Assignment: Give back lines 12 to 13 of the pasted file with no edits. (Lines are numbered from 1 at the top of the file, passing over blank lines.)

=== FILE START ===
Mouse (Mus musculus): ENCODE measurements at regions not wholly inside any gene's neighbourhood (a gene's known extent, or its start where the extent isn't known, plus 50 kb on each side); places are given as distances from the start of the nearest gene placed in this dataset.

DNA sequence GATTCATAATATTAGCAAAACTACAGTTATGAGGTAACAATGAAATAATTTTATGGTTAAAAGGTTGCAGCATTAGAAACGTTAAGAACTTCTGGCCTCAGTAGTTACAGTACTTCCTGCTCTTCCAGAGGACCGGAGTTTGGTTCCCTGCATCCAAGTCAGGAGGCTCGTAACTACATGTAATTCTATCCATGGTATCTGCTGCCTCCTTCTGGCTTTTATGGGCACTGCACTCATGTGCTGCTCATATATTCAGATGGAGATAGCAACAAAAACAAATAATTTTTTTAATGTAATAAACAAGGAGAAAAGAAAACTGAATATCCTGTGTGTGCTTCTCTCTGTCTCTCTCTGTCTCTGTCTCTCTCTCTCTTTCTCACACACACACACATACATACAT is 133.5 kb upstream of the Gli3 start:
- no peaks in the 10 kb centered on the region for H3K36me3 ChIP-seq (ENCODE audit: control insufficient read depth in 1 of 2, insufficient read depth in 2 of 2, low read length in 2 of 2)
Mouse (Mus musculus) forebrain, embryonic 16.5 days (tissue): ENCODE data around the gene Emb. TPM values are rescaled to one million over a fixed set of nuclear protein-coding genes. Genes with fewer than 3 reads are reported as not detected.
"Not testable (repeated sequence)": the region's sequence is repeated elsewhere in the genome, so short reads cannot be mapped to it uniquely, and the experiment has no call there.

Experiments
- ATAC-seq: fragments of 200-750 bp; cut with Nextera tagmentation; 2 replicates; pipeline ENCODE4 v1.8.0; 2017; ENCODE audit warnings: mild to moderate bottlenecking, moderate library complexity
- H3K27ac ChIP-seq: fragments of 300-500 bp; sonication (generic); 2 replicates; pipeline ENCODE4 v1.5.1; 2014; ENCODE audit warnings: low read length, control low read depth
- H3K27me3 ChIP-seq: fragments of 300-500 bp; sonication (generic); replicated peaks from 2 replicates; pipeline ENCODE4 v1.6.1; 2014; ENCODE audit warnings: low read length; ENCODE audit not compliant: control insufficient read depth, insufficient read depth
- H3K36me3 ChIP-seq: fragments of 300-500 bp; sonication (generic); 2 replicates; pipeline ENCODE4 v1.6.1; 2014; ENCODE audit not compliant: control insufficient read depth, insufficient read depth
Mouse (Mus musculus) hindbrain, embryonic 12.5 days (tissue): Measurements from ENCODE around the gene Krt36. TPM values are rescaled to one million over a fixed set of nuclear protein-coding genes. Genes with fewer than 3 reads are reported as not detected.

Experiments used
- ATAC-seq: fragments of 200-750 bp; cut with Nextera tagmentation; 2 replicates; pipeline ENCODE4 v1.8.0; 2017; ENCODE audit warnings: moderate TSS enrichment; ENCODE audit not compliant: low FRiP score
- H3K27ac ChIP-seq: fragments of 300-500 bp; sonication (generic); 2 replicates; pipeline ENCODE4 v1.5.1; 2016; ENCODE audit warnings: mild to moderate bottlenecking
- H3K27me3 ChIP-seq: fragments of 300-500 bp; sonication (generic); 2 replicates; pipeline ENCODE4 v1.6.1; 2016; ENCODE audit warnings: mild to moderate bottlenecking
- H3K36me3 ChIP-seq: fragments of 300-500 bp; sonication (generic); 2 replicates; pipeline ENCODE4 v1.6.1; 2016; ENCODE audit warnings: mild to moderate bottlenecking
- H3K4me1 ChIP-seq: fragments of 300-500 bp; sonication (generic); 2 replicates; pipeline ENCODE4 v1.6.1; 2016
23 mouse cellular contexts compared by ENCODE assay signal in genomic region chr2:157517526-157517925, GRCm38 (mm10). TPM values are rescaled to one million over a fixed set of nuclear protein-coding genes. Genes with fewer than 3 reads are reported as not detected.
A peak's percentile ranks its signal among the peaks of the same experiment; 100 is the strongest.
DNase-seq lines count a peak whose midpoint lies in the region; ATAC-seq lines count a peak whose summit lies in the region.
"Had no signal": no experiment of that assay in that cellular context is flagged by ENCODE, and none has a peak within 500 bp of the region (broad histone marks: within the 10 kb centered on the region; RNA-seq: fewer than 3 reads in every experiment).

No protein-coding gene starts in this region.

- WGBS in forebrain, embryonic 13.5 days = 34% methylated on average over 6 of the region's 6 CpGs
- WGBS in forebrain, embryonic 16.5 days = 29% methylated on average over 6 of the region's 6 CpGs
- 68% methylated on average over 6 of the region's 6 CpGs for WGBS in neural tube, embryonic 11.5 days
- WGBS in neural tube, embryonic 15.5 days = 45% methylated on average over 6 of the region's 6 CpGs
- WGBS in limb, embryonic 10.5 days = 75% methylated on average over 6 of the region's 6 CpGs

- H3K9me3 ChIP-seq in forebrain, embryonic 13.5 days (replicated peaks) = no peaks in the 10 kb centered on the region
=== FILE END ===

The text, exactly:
Experiments used
- ATAC-seq: fragments of 200-750 bp; cut with Nextera tagmentation; 2 replicates; pipeline ENCODE4 v1.8.0; 2017; ENCODE audit warnings: moderate TSS enrichment; ENCODE audit not compliant: low FRiP score